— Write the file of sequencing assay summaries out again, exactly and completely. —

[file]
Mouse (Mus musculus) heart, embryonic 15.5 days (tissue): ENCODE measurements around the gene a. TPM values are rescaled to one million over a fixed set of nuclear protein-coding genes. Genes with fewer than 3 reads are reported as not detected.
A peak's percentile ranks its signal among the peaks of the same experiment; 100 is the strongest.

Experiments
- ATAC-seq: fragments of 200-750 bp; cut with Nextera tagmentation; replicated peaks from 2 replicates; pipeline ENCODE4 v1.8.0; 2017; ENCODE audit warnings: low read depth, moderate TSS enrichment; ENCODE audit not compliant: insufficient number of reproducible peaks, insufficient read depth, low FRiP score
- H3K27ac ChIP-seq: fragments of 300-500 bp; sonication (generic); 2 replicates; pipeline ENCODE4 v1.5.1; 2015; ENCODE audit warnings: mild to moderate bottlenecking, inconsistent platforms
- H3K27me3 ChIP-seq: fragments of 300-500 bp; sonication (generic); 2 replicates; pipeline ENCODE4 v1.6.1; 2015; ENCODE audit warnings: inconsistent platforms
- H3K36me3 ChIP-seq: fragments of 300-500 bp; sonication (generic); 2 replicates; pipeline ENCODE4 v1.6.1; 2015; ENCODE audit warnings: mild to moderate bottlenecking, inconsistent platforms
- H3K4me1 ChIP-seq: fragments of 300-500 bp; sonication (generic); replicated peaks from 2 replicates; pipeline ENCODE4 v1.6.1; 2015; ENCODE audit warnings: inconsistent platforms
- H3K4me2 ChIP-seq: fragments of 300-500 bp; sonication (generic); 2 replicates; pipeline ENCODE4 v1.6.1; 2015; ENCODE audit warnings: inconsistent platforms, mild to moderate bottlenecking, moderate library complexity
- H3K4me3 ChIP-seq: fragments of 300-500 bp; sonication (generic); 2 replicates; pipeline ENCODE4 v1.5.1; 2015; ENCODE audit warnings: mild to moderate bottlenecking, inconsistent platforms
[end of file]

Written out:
Mouse (Mus musculus) heart, embryonic 15.5 days (tissue): ENCODE measurements around the gene a. TPM values are rescaled to one million over a fixed set of nuclear protein-coding genes. Genes with fewer than 3 reads are reported as not detected.
A peak's percentile ranks its signal among the peaks of the same experiment; 100 is the strongest.

Experiments
- ATAC-seq: fragments of 200-750 bp; cut with Nextera tagmentation; replicated peaks from 2 replicates; pipeline ENCODE4 v1.8.0; 2017; ENCODE audit warnings: low read depth, moderate TSS enrichment; ENCODE audit not compliant: insufficient number of reproducible peaks, insufficient read depth, low FRiP score
- H3K27ac ChIP-seq: fragments of 300-500 bp; sonication (generic); 2 replicates; pipeline ENCODE4 v1.5.1; 2015; ENCODE audit warnings: mild to moderate bottlenecking, inconsistent platforms
- H3K27me3 ChIP-seq: fragments of 300-500 bp; sonication (generic); 2 replicates; pipeline ENCODE4 v1.6.1; 2015; ENCODE audit warnings: inconsistent platforms
- H3K36me3 ChIP-seq: fragments of 300-500 bp; sonication (generic); 2 replicates; pipeline ENCODE4 v1.6.1; 2015; ENCODE audit warnings: mild to moderate bottlenecking, inconsistent platforms
- H3K4me1 ChIP-seq: fragments of 300-500 bp; sonication (generic); replicated peaks from 2 replicates; pipeline ENCODE4 v1.6.1; 2015; ENCODE audit warnings: inconsistent platforms
- H3K4me2 ChIP-seq: fragments of 300-500 bp; sonication (generic); 2 replicates; pipeline ENCODE4 v1.6.1; 2015; ENCODE audit warnings: inconsistent platforms, mild to moderate bottlenecking, moderate library complexity
- H3K4me3 ChIP-seq: fragments of 300-500 bp; sonication (generic); 2 replicates; pipeline ENCODE4 v1.5.1; 2015; ENCODE audit warnings: mild to moderate bottlenecking, inconsistent platforms